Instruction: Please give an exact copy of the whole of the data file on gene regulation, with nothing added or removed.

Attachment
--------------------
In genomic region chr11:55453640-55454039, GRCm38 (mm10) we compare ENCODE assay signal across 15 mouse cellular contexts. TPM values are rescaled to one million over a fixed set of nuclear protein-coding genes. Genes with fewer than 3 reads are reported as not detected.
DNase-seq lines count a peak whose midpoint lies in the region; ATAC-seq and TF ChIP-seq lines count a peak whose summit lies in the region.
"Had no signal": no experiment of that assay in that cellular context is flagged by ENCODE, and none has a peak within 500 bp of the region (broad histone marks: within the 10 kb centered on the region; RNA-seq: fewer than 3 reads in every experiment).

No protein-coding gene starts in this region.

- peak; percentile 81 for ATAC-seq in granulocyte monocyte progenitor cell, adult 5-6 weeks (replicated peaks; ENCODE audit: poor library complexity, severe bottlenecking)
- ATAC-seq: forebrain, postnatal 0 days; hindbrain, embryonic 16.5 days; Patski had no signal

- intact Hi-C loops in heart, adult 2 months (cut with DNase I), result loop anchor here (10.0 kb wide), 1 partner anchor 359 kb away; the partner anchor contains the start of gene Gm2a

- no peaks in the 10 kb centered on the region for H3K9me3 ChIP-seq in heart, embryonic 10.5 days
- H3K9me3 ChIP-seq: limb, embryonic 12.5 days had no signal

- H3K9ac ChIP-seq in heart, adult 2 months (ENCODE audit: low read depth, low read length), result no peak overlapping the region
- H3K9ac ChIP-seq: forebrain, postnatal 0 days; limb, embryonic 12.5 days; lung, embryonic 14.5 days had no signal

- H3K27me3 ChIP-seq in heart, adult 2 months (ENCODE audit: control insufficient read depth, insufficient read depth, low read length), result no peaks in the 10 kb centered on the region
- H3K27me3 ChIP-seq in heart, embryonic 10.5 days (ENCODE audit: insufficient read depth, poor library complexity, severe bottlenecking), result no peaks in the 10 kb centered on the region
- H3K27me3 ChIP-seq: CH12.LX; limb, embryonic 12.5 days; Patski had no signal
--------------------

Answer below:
In genomic region chr11:55453640-55454039, GRCm38 (mm10) we compare ENCODE assay signal across 15 mouse cellular contexts. TPM values are rescaled to one million over a fixed set of nuclear protein-coding genes. Genes with fewer than 3 reads are reported as not detected.
DNase-seq lines count a peak whose midpoint lies in the region; ATAC-seq and TF ChIP-seq lines count a peak whose summit lies in the region.
"Had no signal": no experiment of that assay in that cellular context is flagged by ENCODE, and none has a peak within 500 bp of the region (broad histone marks: within the 10 kb centered on the region; RNA-seq: fewer than 3 reads in every experiment).

No protein-coding gene starts in this region.

- peak; percentile 81 for ATAC-seq in granulocyte monocyte progenitor cell, adult 5-6 weeks (replicated peaks; ENCODE audit: poor library complexity, severe bottlenecking)
- ATAC-seq: forebrain, postnatal 0 days; hindbrain, embryonic 16.5 days; Patski had no signal

- intact Hi-C loops in heart, adult 2 months (cut with DNase I), result loop anchor here (10.0 kb wide), 1 partner anchor 359 kb away; the partner anchor contains the start of gene Gm2a

- no peaks in the 10 kb centered on the region for H3K9me3 ChIP-seq in heart, embryonic 10.5 days
- H3K9me3 ChIP-seq: limb, embryonic 12.5 days had no signal

- H3K9ac ChIP-seq in heart, adult 2 months (ENCODE audit: low read depth, low read length), result no peak overlapping the region
- H3K9ac ChIP-seq: forebrain, postnatal 0 days; limb, embryonic 12.5 days; lung, embryonic 14.5 days had no signal

- H3K27me3 ChIP-seq in heart, adult 2 months (ENCODE audit: control insufficient read depth, insufficient read depth, low read length), result no peaks in the 10 kb centered on the region
- H3K27me3 ChIP-seq in heart, embryonic 10.5 days (ENCODE audit: insufficient read depth, poor library complexity, severe bottlenecking), result no peaks in the 10 kb centered on the region
- H3K27me3 ChIP-seq: CH12.LX; limb, embryonic 12.5 days; Patski had no signal